Dynamics of Morality & Emotion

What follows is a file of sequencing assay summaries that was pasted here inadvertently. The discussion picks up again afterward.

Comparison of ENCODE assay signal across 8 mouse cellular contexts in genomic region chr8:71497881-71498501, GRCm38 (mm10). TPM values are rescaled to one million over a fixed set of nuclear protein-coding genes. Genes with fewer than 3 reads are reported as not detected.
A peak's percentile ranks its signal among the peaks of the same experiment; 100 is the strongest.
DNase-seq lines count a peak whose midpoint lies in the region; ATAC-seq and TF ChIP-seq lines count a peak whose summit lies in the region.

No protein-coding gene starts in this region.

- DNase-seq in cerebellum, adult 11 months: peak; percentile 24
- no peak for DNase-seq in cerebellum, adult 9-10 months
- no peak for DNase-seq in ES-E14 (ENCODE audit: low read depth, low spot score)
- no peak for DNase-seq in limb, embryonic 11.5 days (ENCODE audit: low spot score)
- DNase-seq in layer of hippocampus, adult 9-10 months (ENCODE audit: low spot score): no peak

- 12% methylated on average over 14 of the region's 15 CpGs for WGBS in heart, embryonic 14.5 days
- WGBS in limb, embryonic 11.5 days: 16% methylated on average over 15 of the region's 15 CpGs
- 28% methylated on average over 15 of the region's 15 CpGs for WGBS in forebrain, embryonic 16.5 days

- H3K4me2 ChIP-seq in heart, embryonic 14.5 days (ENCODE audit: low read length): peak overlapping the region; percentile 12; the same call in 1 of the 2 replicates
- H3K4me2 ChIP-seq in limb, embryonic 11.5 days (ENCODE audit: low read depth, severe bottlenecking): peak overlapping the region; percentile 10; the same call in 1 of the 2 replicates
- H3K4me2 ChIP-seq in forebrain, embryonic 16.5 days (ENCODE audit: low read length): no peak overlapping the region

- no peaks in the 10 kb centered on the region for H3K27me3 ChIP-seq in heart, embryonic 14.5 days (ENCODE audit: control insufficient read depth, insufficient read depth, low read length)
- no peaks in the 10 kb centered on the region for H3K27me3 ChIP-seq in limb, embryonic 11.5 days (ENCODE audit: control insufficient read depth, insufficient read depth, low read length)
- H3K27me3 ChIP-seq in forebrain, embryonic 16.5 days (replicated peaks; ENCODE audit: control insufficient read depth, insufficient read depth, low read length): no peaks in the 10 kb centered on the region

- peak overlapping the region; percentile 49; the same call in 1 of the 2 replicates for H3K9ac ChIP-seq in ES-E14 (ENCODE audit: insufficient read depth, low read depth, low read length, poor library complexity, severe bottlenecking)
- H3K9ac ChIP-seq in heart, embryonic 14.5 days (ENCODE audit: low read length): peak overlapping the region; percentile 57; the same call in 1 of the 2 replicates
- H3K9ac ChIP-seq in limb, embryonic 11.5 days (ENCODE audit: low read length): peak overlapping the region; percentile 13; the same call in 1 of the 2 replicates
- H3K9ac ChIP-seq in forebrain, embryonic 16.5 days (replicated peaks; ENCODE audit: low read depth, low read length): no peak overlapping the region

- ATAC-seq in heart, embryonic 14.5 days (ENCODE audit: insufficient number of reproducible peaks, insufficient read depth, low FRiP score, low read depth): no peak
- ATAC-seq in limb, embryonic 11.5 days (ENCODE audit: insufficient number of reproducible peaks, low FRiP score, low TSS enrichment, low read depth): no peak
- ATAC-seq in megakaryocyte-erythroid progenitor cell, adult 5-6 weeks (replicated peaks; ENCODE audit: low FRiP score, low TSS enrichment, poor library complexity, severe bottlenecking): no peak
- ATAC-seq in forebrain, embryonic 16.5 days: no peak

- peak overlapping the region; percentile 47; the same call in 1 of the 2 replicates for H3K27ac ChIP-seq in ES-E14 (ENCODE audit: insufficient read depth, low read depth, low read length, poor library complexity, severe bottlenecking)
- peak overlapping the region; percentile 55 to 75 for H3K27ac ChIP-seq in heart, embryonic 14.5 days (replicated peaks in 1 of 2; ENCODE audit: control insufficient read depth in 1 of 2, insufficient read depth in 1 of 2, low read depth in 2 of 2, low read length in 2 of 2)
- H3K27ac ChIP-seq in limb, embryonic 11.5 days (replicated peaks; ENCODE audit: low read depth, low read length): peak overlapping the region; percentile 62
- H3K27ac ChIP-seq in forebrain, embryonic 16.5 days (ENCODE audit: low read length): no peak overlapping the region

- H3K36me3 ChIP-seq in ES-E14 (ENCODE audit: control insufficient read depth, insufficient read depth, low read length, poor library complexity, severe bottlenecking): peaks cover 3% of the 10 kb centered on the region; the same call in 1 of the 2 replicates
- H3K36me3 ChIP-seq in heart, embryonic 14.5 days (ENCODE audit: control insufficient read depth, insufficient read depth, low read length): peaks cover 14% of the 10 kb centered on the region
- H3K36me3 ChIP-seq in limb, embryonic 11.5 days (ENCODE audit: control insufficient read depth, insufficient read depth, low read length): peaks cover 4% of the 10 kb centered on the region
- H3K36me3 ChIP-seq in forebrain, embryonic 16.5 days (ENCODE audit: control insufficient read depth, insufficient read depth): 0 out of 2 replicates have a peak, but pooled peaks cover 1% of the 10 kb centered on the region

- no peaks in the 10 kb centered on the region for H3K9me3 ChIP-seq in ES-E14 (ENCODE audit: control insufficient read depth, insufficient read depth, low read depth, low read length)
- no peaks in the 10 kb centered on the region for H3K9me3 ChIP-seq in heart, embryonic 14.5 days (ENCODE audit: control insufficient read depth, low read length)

We examine the direct effects of increasing the scale of social interactions (i.e., the number of different people with diverse perspectives with whom people interact) on increasing consensus in people’s beliefs about the types of virtuous behaviors. Our previous research has demonstrated that individuals vary enormously in how they classify appropriate and inappropriate behavior, yet groups of increasing size exhibit similar, replicable patterns of agreement about appropriate behavior. In this study, we generalize this principle to study the social network dynamics by which populations agree on classifying behaviors as either virtuous or not. Building on our prior results about the direct effects of social network scale on individuals’ categorical reasoning, we examine the network dynamics that lead populations of individuals who initially disagree about which behaviors are virtuous to arrive at consistent, replicable consensus in their beliefs about virtuous behavior.